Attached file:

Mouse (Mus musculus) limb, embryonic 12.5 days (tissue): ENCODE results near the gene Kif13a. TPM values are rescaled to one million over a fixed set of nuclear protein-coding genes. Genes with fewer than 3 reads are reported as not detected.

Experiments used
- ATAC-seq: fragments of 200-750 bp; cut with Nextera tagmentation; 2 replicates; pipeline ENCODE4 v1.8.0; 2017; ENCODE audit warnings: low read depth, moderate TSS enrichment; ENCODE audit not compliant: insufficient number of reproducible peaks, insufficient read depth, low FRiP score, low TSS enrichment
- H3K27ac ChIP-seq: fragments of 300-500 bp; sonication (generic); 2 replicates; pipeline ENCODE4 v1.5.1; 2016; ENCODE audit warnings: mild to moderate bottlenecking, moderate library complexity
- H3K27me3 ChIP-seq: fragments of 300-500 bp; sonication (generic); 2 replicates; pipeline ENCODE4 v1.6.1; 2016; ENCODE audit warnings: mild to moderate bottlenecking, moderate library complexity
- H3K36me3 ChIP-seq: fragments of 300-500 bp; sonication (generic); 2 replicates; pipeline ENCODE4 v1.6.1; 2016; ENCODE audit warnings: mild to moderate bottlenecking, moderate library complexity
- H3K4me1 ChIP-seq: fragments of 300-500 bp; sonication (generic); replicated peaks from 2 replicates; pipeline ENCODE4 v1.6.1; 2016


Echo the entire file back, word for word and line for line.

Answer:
Mouse (Mus musculus) limb, embryonic 12.5 days (tissue): ENCODE results near the gene Kif13a. TPM values are rescaled to one million over a fixed set of nuclear protein-coding genes. Genes with fewer than 3 reads are reported as not detected.

Experiments used
- ATAC-seq: fragments of 200-750 bp; cut with Nextera tagmentation; 2 replicates; pipeline ENCODE4 v1.8.0; 2017; ENCODE audit warnings: low read depth, moderate TSS enrichment; ENCODE audit not compliant: insufficient number of reproducible peaks, insufficient read depth, low FRiP score, low TSS enrichment
- H3K27ac ChIP-seq: fragments of 300-500 bp; sonication (generic); 2 replicates; pipeline ENCODE4 v1.5.1; 2016; ENCODE audit warnings: mild to moderate bottlenecking, moderate library complexity
- H3K27me3 ChIP-seq: fragments of 300-500 bp; sonication (generic); 2 replicates; pipeline ENCODE4 v1.6.1; 2016; ENCODE audit warnings: mild to moderate bottlenecking, moderate library complexity
- H3K36me3 ChIP-seq: fragments of 300-500 bp; sonication (generic); 2 replicates; pipeline ENCODE4 v1.6.1; 2016; ENCODE audit warnings: mild to moderate bottlenecking, moderate library complexity
- H3K4me1 ChIP-seq: fragments of 300-500 bp; sonication (generic); replicated peaks from 2 replicates; pipeline ENCODE4 v1.6.1; 2016